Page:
Japanese Prime Minister Shinzo Abe demanded Tuesday that the Islamic State group immediately free two Japanese hostages unharmed after the jihadists posted a video threat to kill them.
“I strongly demand that they not be harmed and that they be immediately released,” he said at a news conference during a visit to Jerusalem. “I am extremely indignant at such an act.”
“Their lives are the top priority,” he said.
Earlier in the day the radical Islamist group controlling large swaths of Syria and Iraq released a video demanding $200 million in ransom money for the lives of two Japanese hostages it claims to have.
In the video, the two men appear in orange jumpsuits like other hostages previously killed by the Islamic State group, which controls a third of Iraq and Syria.
“To the prime minister of Japan: Although you are more than 8,000 and 500 kilometers (5,280 miles) from the Islamic State, you willingly have volunteered to take part in this crusade,” says the knife-brandishing militant in the video, who resembles and sounds like a British militant involved in other filmed beheadings. “You have proudly donated $100 million to kill our women and children, to destroy the homes of the Muslims.”
Japan’s Foreign Ministry’s anti-terrorism section has seen the video and analysts are assessing it, a ministry official said. The official spoke on condition of anonymity because of department rules.
Speaking in Tokyo, Chief Cabinet Secretary Yoshihide Suga declined to say whether Japan would pay the ransom.
“If true, the act of threat in exchange of people’s lives is unforgivable and we feel strong indignation,” Suga told journalists. “We will make our utmost effort to win their release as soon as possible.”
However, he said Tokyo would not give in to “terrorism.”
“Our country’s stance — contributing to the fight against terrorism without giving in — remains unchanged,” Suga said.
In August, a Japanese citizen believed to be Yukawa, a private military company operator in his early 40s, was kidnapped in Syria after going there to train with militants, according to a post on a blog kept. Pictures on his Facebook page show him in Iraq and Syria in July. One video on his page showed him holding a Kalashnikov assault rifle with the caption: “Syria war in Aleppo 2014.”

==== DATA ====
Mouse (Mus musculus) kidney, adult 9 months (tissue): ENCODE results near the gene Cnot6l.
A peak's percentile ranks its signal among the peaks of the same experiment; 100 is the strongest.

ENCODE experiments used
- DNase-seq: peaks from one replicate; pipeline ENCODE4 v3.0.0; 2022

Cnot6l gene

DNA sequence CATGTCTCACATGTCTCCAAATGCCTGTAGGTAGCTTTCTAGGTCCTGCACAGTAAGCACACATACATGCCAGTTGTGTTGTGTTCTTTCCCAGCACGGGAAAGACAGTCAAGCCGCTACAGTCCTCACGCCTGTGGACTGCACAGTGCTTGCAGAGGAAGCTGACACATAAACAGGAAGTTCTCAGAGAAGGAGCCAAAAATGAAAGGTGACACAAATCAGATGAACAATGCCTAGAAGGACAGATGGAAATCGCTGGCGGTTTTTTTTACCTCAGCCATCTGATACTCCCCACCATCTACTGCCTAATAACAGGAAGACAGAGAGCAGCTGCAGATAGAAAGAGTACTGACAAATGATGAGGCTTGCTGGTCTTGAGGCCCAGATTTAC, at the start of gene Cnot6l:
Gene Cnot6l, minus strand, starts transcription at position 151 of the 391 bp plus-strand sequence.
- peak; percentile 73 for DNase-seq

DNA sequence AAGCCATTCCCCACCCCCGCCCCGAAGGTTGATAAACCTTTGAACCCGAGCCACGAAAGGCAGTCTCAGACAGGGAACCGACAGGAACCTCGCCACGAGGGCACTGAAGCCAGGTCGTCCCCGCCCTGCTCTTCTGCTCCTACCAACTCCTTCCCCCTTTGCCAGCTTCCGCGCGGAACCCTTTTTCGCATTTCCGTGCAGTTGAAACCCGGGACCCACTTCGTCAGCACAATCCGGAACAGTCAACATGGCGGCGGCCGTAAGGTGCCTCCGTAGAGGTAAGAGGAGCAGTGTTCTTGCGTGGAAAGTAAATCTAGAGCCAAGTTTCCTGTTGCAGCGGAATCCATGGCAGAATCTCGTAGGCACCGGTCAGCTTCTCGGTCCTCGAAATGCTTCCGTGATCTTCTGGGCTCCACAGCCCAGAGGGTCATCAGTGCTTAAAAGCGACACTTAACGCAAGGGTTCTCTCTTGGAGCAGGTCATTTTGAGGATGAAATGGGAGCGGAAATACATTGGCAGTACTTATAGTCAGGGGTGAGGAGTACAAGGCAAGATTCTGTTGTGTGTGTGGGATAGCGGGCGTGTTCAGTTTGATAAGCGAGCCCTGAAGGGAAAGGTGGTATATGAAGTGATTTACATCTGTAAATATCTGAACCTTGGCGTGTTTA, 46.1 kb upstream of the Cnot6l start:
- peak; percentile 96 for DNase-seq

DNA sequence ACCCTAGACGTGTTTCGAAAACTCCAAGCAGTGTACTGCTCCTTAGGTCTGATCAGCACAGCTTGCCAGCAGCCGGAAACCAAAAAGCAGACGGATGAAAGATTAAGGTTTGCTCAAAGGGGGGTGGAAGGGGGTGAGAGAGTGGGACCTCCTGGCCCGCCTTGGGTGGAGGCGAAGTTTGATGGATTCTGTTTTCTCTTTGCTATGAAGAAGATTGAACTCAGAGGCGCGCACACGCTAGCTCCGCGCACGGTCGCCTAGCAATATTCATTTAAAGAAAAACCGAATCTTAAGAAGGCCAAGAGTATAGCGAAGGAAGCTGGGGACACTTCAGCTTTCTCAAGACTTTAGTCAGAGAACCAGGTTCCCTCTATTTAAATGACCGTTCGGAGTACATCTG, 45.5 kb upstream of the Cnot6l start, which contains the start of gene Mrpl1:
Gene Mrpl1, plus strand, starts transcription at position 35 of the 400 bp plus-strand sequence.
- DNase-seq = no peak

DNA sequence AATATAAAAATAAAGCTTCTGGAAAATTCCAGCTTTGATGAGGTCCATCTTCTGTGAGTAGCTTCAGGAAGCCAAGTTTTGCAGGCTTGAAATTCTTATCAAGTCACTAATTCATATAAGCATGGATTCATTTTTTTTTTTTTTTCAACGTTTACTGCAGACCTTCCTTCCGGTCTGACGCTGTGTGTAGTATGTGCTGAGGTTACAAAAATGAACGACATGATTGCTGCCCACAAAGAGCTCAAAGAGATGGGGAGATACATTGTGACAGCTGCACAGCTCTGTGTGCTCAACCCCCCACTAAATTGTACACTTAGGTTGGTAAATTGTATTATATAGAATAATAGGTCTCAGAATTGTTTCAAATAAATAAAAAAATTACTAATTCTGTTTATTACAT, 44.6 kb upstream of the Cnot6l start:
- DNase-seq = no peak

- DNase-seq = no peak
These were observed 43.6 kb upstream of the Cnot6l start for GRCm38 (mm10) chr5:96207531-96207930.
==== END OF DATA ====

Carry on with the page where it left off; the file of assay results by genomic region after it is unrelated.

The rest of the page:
“I cannot identify the destination,” Yukawa wrote in his last blog post. “But the next one could be the most dangerous.” He added: “I hope to film my fighting scenes during an upcoming visit.”
Yukawa’s father, Shoichi, who lives in Chiba, just outside Tokyo, could only tell Japanese public television station NKH that “I’m very confused” upon hearing the news.
Goto is a respected Japanese freelance journalist who went to report on Syria’s civil war last year and knew of Yukawa.
“I’m in Syria for reporting,” he wrote in an email to an Associated Press journalist in October. “I hope I can convey the atmosphere from where I am and share it.”
The Islamic State group has beheaded and shot dead hundreds of captives — mainly Syrian and Iraqi soldiers — during its sweep across the two countries, and has celebrated its mass killings in extremely graphic videos. A British-accented jihadi also has appeared in the beheading videos of slain American hostages James Foley and Steven Sotloff, and with British hostages David Haines and Alan Henning.
The group also holds British photojournalist John Cantlie, who has appeared in other extremist propaganda videos, and a 26-year-old American woman captured last year in Syria while working for aid groups. U.S. officials have asked that the woman not be identified out of fears for her safety.
Tuesday’s video marks the first time the Islamic State group specifically has demanded cash for hostages. Though the militant in the video links it to the Japanese funding efforts to counter the Islamic State group, it comes amid recent losses for the extremists targeted in airstrikes by a U.S.-led coalition. Its militants also recently released some 200 mostly elderly Yazidi hostages in Iraq, fueling speculation by Iraqi officials that the group couldn’t support them.
This is Abe’s second Mideast hostage crisis since becoming prime minister. Two years ago, al-Qaeda-affiliated militants attacked an Algerian natural gas plant and the ensuing four-day hostage crisis killed 29 insurgents and 37 foreigners, including 10 Japanese who were working for a Yokohama-based engineering company, JCG Corp. Seven Japanese survived.